The cruelest course on campus may not live up to its legend.
Teaching and learning
197 stories. Showing page 5 of 7.
La Maison Française
A look inside Nancy Nicholas Hall
Modern scientific tools provide clues to an ancient species.
New residential community focuses on arts and design.
News briefs from the Wisconsin Alumni Association
Students discover there’s much to savor in south Madison.
“We’ll get along a lot better if you don’t compliment me so much.”
This year’s Go Big Read selection illuminates Marie and Pierre Curie.
Engineering students help a surgeon get back on his feet in the OR.
A geology course first offered seventy years ago is still challenging students.
Creative ideas and a supportive campus culture are helping more and more students embrace the entrepreneurial spirit.
Celebrating good teaching.
A popular option for first-year students brings classes down to size.
A UW scholar weighs the credibility of Wikipedia.
It began with power pellets, gobbling ghosts, and Ms. Pac Man.
Trudging up Bascom Hill with the complete works of Shakespeare weighing you down may have become a thing of the past.
Smartphone application takes the mystery out of birdcalls.
In his second term at the helm, Interim Chancellor David Ward isn’t sitting idly by.
As China gains prominence on the world stage, the university strengthens its connections.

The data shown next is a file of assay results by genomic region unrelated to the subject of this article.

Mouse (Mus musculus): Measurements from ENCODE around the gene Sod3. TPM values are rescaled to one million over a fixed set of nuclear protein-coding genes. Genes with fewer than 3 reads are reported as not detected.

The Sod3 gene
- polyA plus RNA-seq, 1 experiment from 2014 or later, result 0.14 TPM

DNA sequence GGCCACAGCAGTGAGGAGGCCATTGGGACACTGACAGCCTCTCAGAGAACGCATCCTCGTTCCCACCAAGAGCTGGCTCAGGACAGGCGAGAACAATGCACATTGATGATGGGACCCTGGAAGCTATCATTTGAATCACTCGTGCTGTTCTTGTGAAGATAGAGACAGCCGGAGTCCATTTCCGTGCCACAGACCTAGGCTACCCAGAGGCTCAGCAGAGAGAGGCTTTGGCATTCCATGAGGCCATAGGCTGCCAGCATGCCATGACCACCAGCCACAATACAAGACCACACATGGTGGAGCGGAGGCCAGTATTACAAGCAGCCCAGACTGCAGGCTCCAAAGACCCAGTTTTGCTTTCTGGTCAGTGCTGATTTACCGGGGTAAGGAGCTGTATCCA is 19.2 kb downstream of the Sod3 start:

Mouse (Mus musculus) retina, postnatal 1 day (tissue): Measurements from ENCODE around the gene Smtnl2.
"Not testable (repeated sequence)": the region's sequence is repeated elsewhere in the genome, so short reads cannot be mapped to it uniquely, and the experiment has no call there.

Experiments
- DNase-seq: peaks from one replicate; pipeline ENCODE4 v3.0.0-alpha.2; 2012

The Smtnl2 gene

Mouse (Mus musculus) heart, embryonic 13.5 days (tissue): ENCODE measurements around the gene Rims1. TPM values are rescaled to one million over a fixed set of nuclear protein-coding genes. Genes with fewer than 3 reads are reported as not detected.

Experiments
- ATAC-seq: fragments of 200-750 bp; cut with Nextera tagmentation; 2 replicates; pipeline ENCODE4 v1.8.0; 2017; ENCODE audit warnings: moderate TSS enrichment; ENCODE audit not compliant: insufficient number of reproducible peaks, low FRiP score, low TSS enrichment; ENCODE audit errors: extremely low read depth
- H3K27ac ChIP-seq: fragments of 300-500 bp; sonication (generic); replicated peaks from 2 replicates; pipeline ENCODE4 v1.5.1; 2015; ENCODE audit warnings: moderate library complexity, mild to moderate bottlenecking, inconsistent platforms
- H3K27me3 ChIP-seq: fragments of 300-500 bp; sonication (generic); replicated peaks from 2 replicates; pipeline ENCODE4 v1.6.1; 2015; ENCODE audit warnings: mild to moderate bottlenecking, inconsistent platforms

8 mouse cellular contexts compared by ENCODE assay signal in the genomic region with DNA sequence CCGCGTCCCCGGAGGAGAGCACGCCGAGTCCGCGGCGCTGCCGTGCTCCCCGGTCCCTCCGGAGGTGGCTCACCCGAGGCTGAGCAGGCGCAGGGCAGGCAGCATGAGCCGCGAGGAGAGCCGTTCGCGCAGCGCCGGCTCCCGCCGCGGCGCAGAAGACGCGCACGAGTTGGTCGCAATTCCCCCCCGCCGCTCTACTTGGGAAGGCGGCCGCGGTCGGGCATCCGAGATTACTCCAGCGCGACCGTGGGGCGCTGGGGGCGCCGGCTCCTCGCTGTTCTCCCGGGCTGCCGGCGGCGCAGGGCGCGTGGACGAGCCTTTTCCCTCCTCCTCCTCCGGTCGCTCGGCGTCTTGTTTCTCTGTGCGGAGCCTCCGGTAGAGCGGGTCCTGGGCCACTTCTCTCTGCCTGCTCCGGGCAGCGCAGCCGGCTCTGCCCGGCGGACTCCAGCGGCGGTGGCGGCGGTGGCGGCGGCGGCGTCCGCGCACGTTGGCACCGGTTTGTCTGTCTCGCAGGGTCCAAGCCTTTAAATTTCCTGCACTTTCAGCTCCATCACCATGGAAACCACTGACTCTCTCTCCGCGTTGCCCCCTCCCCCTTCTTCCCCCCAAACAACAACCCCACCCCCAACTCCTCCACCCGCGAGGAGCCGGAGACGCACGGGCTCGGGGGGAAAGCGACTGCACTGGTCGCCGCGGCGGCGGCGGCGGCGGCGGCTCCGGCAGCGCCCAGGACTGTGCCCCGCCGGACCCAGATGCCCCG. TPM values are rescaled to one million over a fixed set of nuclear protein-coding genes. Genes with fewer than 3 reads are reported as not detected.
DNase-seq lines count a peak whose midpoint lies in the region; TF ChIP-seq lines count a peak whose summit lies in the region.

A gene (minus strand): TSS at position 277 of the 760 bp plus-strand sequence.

RE 306: Real Estate Process
A virtual behind-the-wheel experience tracks behavior on the road.
LIS 640: Tribal Libraries, Archives, and Museums
Suzy Favor Hamilton ’91 helps promote healthy bodies and healthy minds through UW–Madison’s Precollege OPTIONS program, Movin’ Minds.
When Richard Davis teaches, his words are like the notes he plays, flowing effortlessly from topic to topic, as he explains music and so much more.
Longtime sports journalist brings an authentic voice to his classroom.
The McBurney Center fully integrates those with disabilities into campus life.
Journalism 666: Professional Responsibility in Mass Communication.
Grandparents U is a lifelong learning event that brings children ages seven to fourteen to campus with their grandparents
These seven students are becoming diploma-carrying Badgers this year, joining the ranks of more than 380,000 UW-Madison alumni around the world. They have a firm grasp of reality — but also an inspiring take on what’s to come.